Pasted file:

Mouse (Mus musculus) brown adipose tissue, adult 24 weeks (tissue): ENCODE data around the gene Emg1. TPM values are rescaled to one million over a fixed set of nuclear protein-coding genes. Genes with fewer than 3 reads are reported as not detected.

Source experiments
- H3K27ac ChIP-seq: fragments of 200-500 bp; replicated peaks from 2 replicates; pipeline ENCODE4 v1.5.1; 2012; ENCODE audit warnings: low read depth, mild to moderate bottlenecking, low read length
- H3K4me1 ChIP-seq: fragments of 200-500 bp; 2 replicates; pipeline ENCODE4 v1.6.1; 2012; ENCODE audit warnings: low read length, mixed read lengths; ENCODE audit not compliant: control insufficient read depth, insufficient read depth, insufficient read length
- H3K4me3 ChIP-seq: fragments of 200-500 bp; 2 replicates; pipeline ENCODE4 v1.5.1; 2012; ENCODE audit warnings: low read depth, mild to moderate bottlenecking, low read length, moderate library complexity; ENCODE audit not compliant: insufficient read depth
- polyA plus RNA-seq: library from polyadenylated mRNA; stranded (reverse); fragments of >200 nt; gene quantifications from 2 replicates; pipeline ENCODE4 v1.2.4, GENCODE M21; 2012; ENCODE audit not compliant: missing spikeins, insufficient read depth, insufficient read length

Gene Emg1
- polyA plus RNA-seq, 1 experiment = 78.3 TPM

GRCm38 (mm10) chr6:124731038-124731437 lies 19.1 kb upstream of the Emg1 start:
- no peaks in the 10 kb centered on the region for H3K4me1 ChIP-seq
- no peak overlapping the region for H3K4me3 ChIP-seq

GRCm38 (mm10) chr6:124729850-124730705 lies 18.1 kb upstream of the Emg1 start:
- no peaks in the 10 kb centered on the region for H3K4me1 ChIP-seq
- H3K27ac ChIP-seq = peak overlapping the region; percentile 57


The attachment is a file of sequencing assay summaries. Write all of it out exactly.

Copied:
Mouse (Mus musculus) brown adipose tissue, adult 24 weeks (tissue): ENCODE data around the gene Emg1. TPM values are rescaled to one million over a fixed set of nuclear protein-coding genes. Genes with fewer than 3 reads are reported as not detected.

Source experiments
- H3K27ac ChIP-seq: fragments of 200-500 bp; replicated peaks from 2 replicates; pipeline ENCODE4 v1.5.1; 2012; ENCODE audit warnings: low read depth, mild to moderate bottlenecking, low read length
- H3K4me1 ChIP-seq: fragments of 200-500 bp; 2 replicates; pipeline ENCODE4 v1.6.1; 2012; ENCODE audit warnings: low read length, mixed read lengths; ENCODE audit not compliant: control insufficient read depth, insufficient read depth, insufficient read length
- H3K4me3 ChIP-seq: fragments of 200-500 bp; 2 replicates; pipeline ENCODE4 v1.5.1; 2012; ENCODE audit warnings: low read depth, mild to moderate bottlenecking, low read length, moderate library complexity; ENCODE audit not compliant: insufficient read depth
- polyA plus RNA-seq: library from polyadenylated mRNA; stranded (reverse); fragments of >200 nt; gene quantifications from 2 replicates; pipeline ENCODE4 v1.2.4, GENCODE M21; 2012; ENCODE audit not compliant: missing spikeins, insufficient read depth, insufficient read length

Gene Emg1
- polyA plus RNA-seq, 1 experiment = 78.3 TPM

GRCm38 (mm10) chr6:124731038-124731437 lies 19.1 kb upstream of the Emg1 start:
- no peaks in the 10 kb centered on the region for H3K4me1 ChIP-seq
- no peak overlapping the region for H3K4me3 ChIP-seq

GRCm38 (mm10) chr6:124729850-124730705 lies 18.1 kb upstream of the Emg1 start:
- no peaks in the 10 kb centered on the region for H3K4me1 ChIP-seq
- H3K27ac ChIP-seq = peak overlapping the region; percentile 57